Business World, 19 April 2016

The recently released budget numbers showed an administration that’s having a hard time breaking a bad habit: underspending. Not surprisingly, the release of the 2015 fiscal numbers was delayed. On the aggregate, based on the original program, the administration underspent by a whopping P390 billion, or 14.9% of the total budget.

Underspending for infrastructure and other capital outlays reached epic level: 32.9%. At a time when the slowing Philippine economy needs to spend more to make up for past neglect in physical infrastructure and to restore massive damages to public properties as a result of recent major natural and man-made calamities, the Aquino III administration failed to spend for projects worth P169 billion.

It’s a sin not to spend the budget for essential public infrastructure. In the near term, infrastructure spending will boost economic activity and create a lot of jobs; in the long term, it will support and sustain strong growth.

Even the International Monetary Fund has raised the alarm level. On Saturday, an IMF steering committee — the International Monetary and Financial Committee (IMFC) — urged member countries to boost “growth friendly’ spending.

The IMFC said in its statement: “Downside risks to the global economic outlook have increased since October, raising the possibility of a more generalized slowdown and a sudden pull-back of capital flows.”

The committee said a more “forceful and balanced policy mix” was needed to stimulate growth and avoid deflation and emphasized that monetary policy alone was not enough. “Growth-friendly fiscal policy is needed in all countries,” IMFC said, adding that accommodative monetary policies should continue in several advanced economies and structural reforms should be implemented with policies that support demand and help displaced workers.

The Aquino III administration should be blamed for having pursued a conservative fiscal policy in the face of huge demand for ‘growth friendly’ public infrastructure. Had it pursued a more expansionary fiscal policy, combined with an accommodative monetary policy, economic growth could have been faster and more decent jobs could have been created.

For five successive years, the Philippine government has consistently missed its rather conservative budget deficit targets. In 2011, the planned deficit-to-GDP target was 3.3%; actual number was 2.0%. In 2012, the planned deficit-to-GDP ratio was 2.5%; actual number was 2.3%. In 2013, the planned deficit-to-GDP ratio was 2.0%; actual number was 1.4%. In 2014, the planned deficit-to-GDP ratio was 2.0%; actual number was 0.6%. In 2015, the planned deficit-to-GDP ratio was 2.0%; actual number was 0.9%.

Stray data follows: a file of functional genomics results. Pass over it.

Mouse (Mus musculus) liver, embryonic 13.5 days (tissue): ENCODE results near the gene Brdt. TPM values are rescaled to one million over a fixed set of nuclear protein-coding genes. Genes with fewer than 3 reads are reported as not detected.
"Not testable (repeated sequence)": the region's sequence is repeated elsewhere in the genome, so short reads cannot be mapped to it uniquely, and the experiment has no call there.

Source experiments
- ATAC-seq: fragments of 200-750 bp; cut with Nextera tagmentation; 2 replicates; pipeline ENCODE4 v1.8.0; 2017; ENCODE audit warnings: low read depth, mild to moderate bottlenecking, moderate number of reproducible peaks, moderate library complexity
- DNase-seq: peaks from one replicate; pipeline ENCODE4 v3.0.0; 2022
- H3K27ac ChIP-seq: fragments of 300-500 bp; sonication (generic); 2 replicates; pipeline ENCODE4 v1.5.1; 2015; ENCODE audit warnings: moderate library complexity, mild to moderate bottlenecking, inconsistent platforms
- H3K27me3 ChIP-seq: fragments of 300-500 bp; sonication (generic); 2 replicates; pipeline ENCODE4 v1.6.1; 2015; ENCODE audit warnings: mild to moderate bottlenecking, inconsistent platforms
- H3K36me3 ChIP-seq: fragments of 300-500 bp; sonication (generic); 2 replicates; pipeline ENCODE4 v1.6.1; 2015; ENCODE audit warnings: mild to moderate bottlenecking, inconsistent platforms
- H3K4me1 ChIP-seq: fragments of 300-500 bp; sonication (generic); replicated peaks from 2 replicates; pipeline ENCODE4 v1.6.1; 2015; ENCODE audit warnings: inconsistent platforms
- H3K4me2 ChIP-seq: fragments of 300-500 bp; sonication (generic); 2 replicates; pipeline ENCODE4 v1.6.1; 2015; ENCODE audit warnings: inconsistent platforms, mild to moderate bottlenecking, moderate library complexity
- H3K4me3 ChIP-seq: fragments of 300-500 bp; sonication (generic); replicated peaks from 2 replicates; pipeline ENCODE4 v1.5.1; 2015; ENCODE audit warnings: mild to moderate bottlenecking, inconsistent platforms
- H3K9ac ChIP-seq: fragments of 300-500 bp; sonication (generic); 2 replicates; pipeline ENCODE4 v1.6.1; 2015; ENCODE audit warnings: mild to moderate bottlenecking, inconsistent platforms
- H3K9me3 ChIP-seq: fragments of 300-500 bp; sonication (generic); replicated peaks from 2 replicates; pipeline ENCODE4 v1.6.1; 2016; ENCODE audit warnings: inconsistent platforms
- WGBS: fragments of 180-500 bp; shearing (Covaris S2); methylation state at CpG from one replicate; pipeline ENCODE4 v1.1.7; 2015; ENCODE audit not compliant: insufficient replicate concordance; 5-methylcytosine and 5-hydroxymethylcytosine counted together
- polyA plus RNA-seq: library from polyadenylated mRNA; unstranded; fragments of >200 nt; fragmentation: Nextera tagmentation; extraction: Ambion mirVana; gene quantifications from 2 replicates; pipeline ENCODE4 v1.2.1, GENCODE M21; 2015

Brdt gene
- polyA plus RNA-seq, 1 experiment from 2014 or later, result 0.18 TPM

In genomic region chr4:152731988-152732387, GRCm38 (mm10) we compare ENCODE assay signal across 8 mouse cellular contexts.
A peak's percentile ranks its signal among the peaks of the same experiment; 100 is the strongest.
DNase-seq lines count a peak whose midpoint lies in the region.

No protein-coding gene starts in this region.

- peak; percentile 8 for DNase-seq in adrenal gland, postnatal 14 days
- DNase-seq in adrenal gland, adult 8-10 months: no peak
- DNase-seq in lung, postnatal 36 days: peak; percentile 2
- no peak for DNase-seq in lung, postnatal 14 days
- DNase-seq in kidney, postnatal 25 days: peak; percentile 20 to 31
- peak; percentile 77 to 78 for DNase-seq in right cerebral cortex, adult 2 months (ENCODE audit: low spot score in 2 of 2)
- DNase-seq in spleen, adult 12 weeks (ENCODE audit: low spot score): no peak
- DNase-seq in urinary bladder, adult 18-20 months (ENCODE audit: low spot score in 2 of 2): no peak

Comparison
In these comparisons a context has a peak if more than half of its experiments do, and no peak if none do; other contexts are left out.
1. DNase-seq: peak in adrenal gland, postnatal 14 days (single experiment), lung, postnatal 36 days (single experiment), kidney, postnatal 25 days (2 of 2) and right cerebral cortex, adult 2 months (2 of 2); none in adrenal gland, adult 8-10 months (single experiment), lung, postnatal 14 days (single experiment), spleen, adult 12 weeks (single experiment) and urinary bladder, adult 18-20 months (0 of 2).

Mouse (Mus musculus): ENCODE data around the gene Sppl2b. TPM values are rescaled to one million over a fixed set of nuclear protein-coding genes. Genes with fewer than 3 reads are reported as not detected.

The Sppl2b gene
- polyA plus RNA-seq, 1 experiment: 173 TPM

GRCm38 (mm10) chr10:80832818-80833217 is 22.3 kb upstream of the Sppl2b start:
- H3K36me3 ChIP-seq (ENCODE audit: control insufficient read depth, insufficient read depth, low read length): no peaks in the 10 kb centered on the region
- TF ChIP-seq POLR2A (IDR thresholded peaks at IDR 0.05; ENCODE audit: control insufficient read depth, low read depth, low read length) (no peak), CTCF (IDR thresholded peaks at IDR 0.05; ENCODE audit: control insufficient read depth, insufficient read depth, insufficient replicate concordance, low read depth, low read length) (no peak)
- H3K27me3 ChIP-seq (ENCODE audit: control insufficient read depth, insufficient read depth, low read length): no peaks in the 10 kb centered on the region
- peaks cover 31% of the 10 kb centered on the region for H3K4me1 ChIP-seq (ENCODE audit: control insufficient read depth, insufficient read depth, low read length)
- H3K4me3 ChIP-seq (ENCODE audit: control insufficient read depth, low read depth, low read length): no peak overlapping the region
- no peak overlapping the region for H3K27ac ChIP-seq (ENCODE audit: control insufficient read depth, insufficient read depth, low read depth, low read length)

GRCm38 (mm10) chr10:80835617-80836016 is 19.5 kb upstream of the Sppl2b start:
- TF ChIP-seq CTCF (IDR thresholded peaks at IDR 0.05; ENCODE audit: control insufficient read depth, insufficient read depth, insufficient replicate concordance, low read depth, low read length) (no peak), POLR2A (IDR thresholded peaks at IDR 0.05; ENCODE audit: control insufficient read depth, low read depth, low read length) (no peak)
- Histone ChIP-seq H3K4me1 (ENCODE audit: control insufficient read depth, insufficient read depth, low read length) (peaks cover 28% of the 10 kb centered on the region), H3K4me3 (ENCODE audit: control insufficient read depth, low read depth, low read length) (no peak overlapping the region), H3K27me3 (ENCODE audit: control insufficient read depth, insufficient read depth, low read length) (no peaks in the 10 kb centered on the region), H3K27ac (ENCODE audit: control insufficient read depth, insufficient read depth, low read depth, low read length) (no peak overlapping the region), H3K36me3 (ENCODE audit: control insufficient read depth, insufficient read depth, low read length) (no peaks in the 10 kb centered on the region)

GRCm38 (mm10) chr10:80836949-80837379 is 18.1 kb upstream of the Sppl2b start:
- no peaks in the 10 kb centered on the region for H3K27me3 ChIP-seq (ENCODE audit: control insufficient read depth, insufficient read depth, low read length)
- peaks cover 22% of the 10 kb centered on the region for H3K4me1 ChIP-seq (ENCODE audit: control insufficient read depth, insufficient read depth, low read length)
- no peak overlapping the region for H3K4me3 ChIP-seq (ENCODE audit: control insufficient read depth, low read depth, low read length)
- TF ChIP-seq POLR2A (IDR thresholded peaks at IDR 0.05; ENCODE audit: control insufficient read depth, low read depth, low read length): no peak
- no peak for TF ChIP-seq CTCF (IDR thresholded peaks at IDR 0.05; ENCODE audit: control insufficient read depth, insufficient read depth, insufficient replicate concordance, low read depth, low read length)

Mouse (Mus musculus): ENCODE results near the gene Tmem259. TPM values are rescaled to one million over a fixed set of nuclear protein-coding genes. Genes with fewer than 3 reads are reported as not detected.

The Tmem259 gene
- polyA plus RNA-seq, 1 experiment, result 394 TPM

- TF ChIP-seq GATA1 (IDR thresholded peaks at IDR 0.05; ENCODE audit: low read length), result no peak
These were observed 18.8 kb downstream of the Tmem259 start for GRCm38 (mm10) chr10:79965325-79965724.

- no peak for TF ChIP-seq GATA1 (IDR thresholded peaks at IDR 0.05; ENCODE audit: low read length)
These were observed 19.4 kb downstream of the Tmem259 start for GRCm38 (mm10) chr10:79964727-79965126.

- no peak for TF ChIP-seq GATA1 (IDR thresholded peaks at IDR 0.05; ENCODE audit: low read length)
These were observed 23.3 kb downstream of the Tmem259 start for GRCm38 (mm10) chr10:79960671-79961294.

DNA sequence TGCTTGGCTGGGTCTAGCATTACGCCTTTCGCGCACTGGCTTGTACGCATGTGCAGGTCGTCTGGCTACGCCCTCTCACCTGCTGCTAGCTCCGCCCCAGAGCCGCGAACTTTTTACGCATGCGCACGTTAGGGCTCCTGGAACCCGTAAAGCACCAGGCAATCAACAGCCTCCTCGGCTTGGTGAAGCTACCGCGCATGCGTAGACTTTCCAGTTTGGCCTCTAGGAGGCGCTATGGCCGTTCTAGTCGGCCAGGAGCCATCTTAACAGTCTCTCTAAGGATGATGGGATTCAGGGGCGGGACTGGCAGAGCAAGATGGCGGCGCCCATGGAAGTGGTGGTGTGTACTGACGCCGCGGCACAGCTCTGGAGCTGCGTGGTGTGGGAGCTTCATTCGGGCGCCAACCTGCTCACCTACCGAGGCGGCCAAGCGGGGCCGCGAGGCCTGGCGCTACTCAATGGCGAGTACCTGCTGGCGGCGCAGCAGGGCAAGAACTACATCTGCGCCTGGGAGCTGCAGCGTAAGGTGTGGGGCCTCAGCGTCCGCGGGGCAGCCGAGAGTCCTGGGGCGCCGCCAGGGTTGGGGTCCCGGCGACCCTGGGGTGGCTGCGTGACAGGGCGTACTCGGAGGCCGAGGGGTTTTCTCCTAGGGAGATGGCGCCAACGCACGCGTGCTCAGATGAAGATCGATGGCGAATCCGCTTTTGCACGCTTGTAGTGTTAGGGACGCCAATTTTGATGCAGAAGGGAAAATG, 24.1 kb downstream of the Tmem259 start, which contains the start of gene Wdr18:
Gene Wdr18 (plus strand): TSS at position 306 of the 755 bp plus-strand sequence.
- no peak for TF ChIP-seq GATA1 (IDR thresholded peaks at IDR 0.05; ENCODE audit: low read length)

These deficit targets and actual performance rates are not trivial. They represent lost opportunities, foregone benefits and missed jobs. In 2015, this translates into P390.3 billion unspent, of which P168.9 billion were for public infrastructure and other capital outlays — the kind of ‘growth friendly’ expenditures that the IMF is talking about. From 2011 to 2015, the amount of underspending of the Aquino administration adds to about a staggering trillion pesos!

In the face of huge public needs for better public infrastructure and heftier investment in human resources, such monumental underspending is not a badge of honor; rather, it is and a badge of apathy and incompetence.

The harsh truth is that the Philippines has the reputation of having the worst infrastructure in the ASEAN-5 community. Traffic congestion in the metropolis is intolerable. The Metro Rail Transit system is falling apart. Its major airport has the notoriously distinction of being one of the worst on planet Earth. Its highways, bridges, and ports are crumbling. Power supply is hopelessly unreliable, inadequate, and expensive (see graph, table).

It is not enough that Congress approves the national budget on time every year, a distinction the Aquino III administration is proud of. However, prompt approval is a necessary but not sufficient condition for success.

It is even more important that the budget is prepared well. The reality is that a poorly prepared budget cannot be implemented well. Add to that an inept Executive Department and you have a sure formula for poor budget implementation.